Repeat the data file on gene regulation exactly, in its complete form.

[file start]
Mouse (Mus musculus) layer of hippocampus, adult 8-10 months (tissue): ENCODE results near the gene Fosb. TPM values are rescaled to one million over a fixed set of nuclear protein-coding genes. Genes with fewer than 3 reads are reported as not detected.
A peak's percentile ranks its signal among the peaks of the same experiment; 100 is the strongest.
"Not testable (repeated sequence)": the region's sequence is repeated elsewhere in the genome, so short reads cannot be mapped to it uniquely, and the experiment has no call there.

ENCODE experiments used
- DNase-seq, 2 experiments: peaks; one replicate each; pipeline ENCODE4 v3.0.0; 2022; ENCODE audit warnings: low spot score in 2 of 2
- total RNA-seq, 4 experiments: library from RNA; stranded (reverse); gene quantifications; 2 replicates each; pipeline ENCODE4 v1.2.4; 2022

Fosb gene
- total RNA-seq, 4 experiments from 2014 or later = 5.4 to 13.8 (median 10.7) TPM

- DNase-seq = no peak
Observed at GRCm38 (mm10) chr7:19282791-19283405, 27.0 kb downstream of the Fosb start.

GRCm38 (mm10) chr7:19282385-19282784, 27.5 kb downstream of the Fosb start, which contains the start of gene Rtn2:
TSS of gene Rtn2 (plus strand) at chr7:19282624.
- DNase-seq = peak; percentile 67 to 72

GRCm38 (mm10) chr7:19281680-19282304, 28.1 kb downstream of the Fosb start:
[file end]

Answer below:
Mouse (Mus musculus) layer of hippocampus, adult 8-10 months (tissue): ENCODE results near the gene Fosb. TPM values are rescaled to one million over a fixed set of nuclear protein-coding genes. Genes with fewer than 3 reads are reported as not detected.
A peak's percentile ranks its signal among the peaks of the same experiment; 100 is the strongest.
"Not testable (repeated sequence)": the region's sequence is repeated elsewhere in the genome, so short reads cannot be mapped to it uniquely, and the experiment has no call there.

ENCODE experiments used
- DNase-seq, 2 experiments: peaks; one replicate each; pipeline ENCODE4 v3.0.0; 2022; ENCODE audit warnings: low spot score in 2 of 2
- total RNA-seq, 4 experiments: library from RNA; stranded (reverse); gene quantifications; 2 replicates each; pipeline ENCODE4 v1.2.4; 2022

Fosb gene
- total RNA-seq, 4 experiments from 2014 or later = 5.4 to 13.8 (median 10.7) TPM

- DNase-seq = no peak
Observed at GRCm38 (mm10) chr7:19282791-19283405, 27.0 kb downstream of the Fosb start.

GRCm38 (mm10) chr7:19282385-19282784, 27.5 kb downstream of the Fosb start, which contains the start of gene Rtn2:
TSS of gene Rtn2 (plus strand) at chr7:19282624.
- DNase-seq = peak; percentile 67 to 72

GRCm38 (mm10) chr7:19281680-19282304, 28.1 kb downstream of the Fosb start: